House sales slump in east of England
House sales in the east of England fell at the end of last year and the outlook for 2011 is mixed, according to the latest figures from the Royal Institute of Chartered Surveyors.
In the three months to December the average number of completed sales per surveyor fell to 10 from 11, representing the lowest level in the UK.
The outlook was more positive in the East Midlands, with an average of 19, and Yorkshire and the Humber at 18.
The RICS puts the drop down to adverse weather, economic uncertainty for some buyers and the lack of available mortgage finance.
The figures come from the latest survey of surveyors, which shows that expectations for sales over the coming months are bleak.
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Slightly more surveyors expected sales to fall rather than rise.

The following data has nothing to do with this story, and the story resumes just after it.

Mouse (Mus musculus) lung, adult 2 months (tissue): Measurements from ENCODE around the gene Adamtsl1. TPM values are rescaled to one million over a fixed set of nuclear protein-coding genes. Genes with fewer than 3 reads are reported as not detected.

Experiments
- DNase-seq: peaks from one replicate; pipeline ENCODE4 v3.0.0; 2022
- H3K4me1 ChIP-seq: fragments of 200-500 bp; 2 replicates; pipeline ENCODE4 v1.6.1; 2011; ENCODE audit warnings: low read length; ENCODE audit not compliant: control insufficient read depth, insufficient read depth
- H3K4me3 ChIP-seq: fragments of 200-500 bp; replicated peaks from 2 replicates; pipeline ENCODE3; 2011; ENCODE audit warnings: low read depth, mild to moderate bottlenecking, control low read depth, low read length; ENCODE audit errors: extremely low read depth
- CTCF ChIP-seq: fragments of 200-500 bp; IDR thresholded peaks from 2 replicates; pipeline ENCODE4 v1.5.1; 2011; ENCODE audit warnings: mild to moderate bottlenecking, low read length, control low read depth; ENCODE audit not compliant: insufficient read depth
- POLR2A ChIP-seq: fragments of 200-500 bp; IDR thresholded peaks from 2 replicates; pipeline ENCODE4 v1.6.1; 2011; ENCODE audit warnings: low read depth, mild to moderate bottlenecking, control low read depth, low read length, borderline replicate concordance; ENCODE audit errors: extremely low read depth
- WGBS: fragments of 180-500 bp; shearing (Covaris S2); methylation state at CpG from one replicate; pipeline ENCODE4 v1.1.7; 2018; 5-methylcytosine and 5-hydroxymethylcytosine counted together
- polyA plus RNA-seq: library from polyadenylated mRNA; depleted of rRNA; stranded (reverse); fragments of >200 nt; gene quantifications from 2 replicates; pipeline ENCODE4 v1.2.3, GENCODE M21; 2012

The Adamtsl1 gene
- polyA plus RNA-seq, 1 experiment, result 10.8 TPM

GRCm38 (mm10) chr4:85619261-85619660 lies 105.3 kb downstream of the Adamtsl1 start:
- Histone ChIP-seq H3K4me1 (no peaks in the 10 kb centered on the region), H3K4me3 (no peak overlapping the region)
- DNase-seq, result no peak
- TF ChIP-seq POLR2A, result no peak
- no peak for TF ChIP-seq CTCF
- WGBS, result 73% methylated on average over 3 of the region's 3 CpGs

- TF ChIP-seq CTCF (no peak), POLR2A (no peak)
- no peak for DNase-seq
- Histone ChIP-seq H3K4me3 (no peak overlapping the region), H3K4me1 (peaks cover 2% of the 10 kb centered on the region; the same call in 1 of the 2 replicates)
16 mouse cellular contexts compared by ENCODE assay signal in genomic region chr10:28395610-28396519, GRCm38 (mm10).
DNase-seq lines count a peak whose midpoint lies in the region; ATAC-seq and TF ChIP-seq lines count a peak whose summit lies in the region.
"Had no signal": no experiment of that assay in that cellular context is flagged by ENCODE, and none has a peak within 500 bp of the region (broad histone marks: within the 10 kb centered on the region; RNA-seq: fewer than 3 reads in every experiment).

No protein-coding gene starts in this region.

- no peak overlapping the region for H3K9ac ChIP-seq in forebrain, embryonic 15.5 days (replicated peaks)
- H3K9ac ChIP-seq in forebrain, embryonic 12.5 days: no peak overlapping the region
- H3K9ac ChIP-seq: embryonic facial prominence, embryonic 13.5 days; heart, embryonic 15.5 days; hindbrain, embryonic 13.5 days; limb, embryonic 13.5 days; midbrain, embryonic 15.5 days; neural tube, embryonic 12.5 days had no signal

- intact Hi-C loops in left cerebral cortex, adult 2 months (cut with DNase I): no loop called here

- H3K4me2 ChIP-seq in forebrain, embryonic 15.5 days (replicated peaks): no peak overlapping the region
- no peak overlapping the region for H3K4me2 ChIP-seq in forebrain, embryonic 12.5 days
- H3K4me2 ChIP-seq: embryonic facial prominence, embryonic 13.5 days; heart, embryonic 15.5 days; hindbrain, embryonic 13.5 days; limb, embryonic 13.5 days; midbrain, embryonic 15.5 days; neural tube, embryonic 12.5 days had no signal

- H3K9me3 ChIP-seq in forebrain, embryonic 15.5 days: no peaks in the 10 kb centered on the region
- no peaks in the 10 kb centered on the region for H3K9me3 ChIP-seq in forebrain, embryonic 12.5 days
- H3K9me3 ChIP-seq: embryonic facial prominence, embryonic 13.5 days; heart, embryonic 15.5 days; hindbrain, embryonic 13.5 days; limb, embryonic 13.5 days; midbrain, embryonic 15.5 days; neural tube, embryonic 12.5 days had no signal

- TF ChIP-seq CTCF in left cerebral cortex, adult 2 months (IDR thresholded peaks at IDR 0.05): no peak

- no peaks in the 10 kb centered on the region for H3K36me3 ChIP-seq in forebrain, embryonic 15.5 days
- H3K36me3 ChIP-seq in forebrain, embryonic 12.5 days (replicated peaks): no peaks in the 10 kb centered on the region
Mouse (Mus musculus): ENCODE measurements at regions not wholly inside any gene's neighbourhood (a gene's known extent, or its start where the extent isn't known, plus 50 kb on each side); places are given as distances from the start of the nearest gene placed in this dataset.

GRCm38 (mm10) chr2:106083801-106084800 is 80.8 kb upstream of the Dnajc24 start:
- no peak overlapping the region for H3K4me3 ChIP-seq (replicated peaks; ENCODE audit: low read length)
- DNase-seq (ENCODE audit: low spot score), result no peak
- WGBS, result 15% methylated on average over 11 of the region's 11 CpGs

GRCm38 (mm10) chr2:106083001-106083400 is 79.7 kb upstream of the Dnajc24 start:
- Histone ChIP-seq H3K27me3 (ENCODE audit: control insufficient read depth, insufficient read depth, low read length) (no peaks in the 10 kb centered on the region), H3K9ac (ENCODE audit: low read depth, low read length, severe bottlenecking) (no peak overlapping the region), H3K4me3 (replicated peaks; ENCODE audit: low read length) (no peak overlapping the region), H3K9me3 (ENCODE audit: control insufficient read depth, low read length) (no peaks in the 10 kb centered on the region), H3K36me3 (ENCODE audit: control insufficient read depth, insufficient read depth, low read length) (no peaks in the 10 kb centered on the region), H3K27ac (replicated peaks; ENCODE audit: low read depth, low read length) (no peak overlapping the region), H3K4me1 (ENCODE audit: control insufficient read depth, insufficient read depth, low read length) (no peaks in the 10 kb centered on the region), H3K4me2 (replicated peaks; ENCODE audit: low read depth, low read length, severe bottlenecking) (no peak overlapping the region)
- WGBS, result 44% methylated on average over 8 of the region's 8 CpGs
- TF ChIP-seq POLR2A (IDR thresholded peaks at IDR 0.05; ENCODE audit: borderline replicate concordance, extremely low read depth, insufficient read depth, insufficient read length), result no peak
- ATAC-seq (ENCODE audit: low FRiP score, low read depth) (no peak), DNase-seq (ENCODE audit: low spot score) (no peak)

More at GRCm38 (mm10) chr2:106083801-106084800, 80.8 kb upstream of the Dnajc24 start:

Lack of supply to the market also continued to be an issue in the region as people waited until the New Year to put their property on the market, and new buyer enquiries have fallen consecutively for a year.
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Surveyors report that lending constraints, particularly for first-time buyers, remains the biggest barrier to any improvement in the market.
David Potter, RICS operations director, said: 'Although bad weather hit the east of England's housing market during December, sales levels have remained stable, albeit at low levels.
'The key issue now is mortgage finance. However, with commentators suggesting lending constraints are unlikely to be eased, it is hard to envisage a meaningful increase in sales levels in the near term.'
Charlie Penrose, from Arnolds Property Consultants in Norwich, said: 'It is difficult to predict what 2011 may bring based on micro analysis of the last month, since the extreme weather and natural seasonal decline have somewhat disrupted the 'feel' for the underlying trend.'
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